When Mother Nature Calls, You Just Gotta Go! Stop Everything & Answer The Call.
Those of you who read our blog regularly knew we would have to broach this topic eventually. We will try to be very diplomatic about how we address this subject.
Taking care of “business” at home is a little different than taking care of it in the woods.
Taking Care Of Number 1
On a day hike, you may only need to go once or twice. Anything less than one or twice is an indication that you are dehydrated.
Women, of course, have a few more obstacles, than men, that they have to overcome.
Whether you have to squat or stand, there are some basic rules you can follow, so that you can stay clean and not damage the environment.
- Because you’ll need to find “just the right spot”, don't wait until the last minute.
- When choosing your spot, you should be at least 200 feet away from any trail or campsite.
- Be extra careful not to touch any poison ivy. (Before you go hiking, make sure you know what poison ivy looks like).
- Before and after you “go”, use hand sanitize or a moist towelette.
Latrines and backcountry outhouses are usually available at trailheads and/or campsites that receive heavy traffic.
If you find one nearby, you should opt to use it, rather than going in the woods. The reason for this is because the latrines are specifically designed to hold large quantities of waste in each cleanable pit. This is a far better option than having it scattered randomly throughout the area.
Over time you will start to notice the pit style latrines are being replaced by composting toilets. The composting toilets will degrade the waste quicker and rarely ever need the waste removed manually.
Digging A Cat Hole
Eventually, the time is going to come when you will need to “do” #2. You may be inclined to “hold it in” for a while
, but sooner or later, you are going to have to find a place to go.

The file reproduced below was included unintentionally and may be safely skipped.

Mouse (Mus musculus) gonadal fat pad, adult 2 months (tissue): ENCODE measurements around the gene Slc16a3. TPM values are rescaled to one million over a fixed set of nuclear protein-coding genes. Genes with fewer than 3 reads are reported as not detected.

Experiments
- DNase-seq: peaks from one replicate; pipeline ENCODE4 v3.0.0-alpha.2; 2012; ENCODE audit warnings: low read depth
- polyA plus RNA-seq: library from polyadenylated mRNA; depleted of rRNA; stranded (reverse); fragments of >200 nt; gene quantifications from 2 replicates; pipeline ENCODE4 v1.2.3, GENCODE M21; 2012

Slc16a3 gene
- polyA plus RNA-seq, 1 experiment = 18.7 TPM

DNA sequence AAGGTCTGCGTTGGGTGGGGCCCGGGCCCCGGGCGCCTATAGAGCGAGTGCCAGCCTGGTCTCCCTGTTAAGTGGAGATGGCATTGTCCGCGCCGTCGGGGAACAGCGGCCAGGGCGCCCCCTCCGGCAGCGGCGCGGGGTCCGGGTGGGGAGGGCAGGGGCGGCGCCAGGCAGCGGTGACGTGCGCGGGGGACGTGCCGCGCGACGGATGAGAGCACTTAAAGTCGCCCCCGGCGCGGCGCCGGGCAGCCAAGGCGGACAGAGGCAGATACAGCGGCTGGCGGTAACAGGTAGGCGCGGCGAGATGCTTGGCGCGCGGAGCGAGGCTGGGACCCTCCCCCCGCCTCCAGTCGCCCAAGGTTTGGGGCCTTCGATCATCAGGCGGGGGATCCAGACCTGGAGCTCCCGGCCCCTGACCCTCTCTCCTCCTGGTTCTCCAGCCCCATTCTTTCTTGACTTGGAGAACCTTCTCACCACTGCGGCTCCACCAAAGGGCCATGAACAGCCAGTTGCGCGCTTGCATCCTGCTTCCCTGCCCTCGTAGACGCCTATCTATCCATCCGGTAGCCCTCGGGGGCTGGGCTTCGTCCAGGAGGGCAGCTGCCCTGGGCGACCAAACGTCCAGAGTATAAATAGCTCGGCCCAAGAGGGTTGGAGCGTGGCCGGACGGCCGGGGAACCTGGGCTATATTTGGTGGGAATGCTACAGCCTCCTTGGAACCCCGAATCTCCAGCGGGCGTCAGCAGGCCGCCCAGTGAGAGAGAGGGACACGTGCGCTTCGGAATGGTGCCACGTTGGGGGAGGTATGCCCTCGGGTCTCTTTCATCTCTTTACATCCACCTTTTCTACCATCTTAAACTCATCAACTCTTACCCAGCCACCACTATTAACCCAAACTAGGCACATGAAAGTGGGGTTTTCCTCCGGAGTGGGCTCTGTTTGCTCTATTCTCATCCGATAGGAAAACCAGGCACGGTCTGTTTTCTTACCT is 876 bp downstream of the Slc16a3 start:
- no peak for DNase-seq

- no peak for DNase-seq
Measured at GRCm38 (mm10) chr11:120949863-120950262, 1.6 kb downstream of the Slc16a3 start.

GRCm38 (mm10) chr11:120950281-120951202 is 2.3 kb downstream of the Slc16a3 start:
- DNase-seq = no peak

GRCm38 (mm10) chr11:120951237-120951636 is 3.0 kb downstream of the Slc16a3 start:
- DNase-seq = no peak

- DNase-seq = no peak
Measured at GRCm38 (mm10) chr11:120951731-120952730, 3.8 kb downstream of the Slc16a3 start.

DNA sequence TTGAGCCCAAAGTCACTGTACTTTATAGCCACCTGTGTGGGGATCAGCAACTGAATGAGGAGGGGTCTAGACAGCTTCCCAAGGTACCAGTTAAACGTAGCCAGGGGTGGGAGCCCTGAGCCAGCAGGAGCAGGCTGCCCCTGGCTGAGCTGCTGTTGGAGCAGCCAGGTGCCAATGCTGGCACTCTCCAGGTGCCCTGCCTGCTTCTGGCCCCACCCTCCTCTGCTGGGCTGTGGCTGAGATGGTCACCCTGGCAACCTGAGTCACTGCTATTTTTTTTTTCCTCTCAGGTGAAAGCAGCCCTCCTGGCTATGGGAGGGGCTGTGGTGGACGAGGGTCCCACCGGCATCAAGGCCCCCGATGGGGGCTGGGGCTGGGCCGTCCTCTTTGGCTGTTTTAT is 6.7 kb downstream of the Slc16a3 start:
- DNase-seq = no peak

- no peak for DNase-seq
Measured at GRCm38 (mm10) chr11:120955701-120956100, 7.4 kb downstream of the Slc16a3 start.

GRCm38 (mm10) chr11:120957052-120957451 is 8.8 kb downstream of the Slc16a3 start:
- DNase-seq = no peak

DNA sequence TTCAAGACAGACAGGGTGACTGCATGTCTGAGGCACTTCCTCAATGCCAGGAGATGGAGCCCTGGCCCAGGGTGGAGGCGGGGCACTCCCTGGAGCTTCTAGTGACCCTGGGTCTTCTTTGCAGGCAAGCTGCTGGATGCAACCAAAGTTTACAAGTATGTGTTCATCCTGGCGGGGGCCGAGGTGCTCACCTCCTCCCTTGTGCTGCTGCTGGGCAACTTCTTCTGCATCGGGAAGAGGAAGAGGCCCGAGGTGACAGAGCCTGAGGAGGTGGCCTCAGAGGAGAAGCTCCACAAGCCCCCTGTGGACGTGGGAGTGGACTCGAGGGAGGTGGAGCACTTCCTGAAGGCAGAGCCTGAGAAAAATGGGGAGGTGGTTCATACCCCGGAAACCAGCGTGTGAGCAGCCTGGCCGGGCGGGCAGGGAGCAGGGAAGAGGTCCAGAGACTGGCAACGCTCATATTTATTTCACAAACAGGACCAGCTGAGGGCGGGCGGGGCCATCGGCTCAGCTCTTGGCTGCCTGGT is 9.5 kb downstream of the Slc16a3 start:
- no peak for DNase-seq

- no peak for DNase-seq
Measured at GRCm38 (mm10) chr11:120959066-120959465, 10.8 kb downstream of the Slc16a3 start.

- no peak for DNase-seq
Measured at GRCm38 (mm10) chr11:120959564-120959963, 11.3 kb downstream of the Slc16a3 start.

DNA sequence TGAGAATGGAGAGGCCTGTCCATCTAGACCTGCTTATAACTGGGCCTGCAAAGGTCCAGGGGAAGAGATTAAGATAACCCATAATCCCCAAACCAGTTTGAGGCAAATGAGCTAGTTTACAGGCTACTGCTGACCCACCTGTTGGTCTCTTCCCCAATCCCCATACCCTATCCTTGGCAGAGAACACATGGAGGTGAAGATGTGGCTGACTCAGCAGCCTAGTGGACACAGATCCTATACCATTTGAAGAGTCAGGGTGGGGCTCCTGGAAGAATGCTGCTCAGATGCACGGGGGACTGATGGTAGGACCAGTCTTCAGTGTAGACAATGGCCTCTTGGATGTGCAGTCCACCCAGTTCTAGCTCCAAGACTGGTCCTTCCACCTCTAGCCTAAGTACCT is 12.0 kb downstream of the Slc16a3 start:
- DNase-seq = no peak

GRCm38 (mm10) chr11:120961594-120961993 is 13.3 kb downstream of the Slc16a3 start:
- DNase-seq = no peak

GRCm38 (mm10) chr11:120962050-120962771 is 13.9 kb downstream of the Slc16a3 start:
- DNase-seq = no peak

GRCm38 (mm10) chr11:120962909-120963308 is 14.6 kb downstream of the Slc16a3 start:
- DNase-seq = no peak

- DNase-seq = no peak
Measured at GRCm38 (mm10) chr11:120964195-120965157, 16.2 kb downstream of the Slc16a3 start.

As we know, cats are very particular about hiding/burying their waste. Even when using a litter pan, cats try to “dig a hole” prior to “going” and afterward, they try to hide/bury it.
- To prevent bacterial contamination, locate an area that is 200 or more feet from any trail, campsite or water source. Choose a spot that has flat ground. Look for a tree to lean against for support. If there are no trees around, you can use trekking poles to help support/steady you.
- You will need to dig a hole that is about 6 inches wide and about 6-8 inches deep. (Note: Carrying a small trowel will make this task easier).
- Before doing your business, make sure you have toilet paper or moist towelettes and a sealable trash bag nearby. Toilet paper or moist towelettes are a lot less painful to use than leaves. Trust us on this. Toilet paper and moist towelettes should not be buried with the waste. Pack them out.
- Once you’re done, fill in the hole with dirt, then cover it with a rock. Remember to pack out the used sealable trash bag.
- Use hand sanitizer to clean your hands.
When going on a hike, it is best to be prepared with supplies for when you will inevitably have to “go”.
Toilet paper or moist towelettes, a sealable bag or two and a small trowel, will all be items that will make the “go”, go more smoothly.
Know what poison ivy looks like, so you can avoid touching it by accident while on the trail.
So, there you go…you know what you gotta do, when you gotta go!
To read another great article from the Joy of Hiking, please click the link below.